6. 6. Method & Data• Method: • Exploratory objective • Inductive approach based on a multiple-case study with 6 technology- based entrepreneurs.• Sample: • Cases in telecom (2), electronics (2) and software (2). • Entrepreneur profiles: novice (4) and experienced (2), academic researchers (2) and technology managers (4).• Data collection & analysis: • Interviews and secondary sources collected in 2009-2011. • Stories: from first thoughts initial idea to the objective opportunity. • Individual case stories and cross-case comparison. 6
  7. 7. Results (1/3)• Opportunity construction process in technology-based entrepreneurship seen to combine structure and individual elements (as suggested in Wood & McKinley 2010) • Idea origin in a given social structure triggers a process of iteration with knowledgeable peers using their pre-existent network. “I’ve been many years doing research on asynchronous circuits…it has began to be important as the mobile devices market has developed” (Powchip founder). • Regardless of potential mismatch between entrepreneur knowledge and experience and venture idea (not explained by “discovery perspective”) • Emergence explained entrepreneur’s social action (oriented consensus building processes) as they perceive to have the ability to make things happen (as described in “constructivist view”) : “I started working from scratch for a new technological solution, changing everything” (Winet founder). 7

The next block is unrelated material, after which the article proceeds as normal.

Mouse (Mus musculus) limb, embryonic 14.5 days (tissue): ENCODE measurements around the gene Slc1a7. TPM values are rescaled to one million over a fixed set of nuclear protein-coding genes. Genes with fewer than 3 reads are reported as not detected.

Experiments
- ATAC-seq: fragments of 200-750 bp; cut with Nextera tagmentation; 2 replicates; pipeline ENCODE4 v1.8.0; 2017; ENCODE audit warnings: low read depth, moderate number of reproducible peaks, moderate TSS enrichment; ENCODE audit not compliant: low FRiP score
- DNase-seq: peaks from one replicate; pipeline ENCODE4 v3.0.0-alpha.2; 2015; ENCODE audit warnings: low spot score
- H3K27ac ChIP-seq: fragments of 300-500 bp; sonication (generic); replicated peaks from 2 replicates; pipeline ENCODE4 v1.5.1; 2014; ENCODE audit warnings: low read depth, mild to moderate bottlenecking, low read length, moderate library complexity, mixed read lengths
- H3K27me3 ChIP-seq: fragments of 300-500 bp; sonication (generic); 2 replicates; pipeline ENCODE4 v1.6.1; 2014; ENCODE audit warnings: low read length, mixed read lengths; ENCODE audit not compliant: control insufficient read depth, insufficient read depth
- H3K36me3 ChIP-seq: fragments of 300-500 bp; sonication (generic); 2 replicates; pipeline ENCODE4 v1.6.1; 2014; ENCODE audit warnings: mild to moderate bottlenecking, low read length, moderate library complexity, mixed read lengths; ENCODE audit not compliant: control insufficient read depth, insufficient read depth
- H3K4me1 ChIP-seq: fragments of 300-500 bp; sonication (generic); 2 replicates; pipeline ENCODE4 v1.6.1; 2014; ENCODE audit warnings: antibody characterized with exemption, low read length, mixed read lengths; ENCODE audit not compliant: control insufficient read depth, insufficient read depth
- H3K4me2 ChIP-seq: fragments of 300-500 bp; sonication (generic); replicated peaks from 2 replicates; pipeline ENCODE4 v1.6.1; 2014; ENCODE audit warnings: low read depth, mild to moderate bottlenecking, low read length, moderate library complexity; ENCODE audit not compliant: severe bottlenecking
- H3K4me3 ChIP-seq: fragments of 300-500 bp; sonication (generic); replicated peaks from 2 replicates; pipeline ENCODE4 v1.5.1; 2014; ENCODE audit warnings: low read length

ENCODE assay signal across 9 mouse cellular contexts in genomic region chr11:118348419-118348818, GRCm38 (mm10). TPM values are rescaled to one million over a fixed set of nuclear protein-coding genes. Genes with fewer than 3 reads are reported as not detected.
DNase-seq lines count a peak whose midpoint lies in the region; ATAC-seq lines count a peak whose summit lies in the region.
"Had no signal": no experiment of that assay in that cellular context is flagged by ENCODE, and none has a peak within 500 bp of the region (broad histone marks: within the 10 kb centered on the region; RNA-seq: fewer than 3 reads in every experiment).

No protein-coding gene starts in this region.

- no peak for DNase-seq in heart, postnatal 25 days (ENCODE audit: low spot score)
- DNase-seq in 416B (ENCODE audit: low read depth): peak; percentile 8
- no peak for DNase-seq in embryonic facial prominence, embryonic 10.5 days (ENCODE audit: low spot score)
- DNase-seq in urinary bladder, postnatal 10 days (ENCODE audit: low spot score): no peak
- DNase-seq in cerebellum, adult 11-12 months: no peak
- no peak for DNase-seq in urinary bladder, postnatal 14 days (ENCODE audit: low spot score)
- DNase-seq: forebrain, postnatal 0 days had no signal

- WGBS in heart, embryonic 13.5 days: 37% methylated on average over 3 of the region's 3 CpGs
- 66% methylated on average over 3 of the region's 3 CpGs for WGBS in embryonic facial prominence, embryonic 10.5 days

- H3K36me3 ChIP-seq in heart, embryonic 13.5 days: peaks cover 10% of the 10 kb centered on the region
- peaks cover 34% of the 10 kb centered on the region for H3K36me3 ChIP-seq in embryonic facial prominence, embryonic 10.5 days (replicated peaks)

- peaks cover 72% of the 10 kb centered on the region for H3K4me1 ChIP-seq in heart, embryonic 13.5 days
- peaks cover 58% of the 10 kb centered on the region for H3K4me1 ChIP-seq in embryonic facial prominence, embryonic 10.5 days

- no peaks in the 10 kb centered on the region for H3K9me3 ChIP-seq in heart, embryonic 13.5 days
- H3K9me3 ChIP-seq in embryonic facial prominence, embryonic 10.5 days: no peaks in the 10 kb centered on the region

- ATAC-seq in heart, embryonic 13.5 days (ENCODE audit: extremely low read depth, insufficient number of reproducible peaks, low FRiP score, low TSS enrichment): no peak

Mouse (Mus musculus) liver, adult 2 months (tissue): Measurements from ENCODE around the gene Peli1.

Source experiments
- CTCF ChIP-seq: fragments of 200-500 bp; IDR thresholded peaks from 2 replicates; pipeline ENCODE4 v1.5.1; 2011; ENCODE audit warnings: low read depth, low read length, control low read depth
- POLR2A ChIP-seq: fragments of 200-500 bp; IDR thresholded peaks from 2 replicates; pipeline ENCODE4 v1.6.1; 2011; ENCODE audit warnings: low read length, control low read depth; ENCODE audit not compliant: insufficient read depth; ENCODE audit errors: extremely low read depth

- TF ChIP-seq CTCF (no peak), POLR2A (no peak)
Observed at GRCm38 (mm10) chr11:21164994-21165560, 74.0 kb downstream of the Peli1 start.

8. 8. Results (2/3)• Iteration with knowledgeable peers: • Entrepreneur relies on already existing network of direct personal ties (Newbert & Tornikoski 2010), without a planned peer selection mechanism: “talking with an entrepreneur in integrated circuits that I knew from prior research projects” Winet Founder. • Different patterns of action observed in experienced entrepreneurs: • Pre-existent network includes both technology research and market knowledge peers: “it was my previous business partner that insisted on exploring together the changes that internet and digital TV would produce” DigiTV Founder. • Experienced entrepreneurs seen to be aware of the mechanisms to accelerate idea refinement (in line with Dew et al. 2009 and Politis 2008). 8
  9. 9. Results (3/3)• Consensus building • Strategizing the social exchange (consistent with “constructivist view”): • Technology assessment: obtaining “encouraging feedback from the conversations with colleagues and experts” (Hying founder). • Market sensemaking (Weick et al. 2005): “You cannot get stuck in an idea and stop listening to the or looking at the market” (DigiTV founder). • Produces gains in social legitimacy (as in Tornikoski 2009) to further advance in the consensus building process and mitigate stakeholders’ uncertainty perception: “A third party evaluates the technology and raises the confidence level on the idea” (Powchip founder). • Resulting in a process of transformation where entrepreneurs and stakeholders perceptions evolve together to reach opportunity objectification (as suggested by Wood & McKinley 2010). 9
  10. 10. Conclusions• Institutionalized models of entrepreneurship do not hold well with Tech-based entrepreneurship.• Constructivist view (Wood & McKinley 2010) enriches the opportunity “discovery perspective” uncovering the social construction processes in the opportunity emergence.• Results suggest the need for promotion policies that take into account the “social construction” of opportunities: • Provide support to iteration & consensus building processes. • Consider the benefits of social construction processes as opportunity emergence accelerator. 10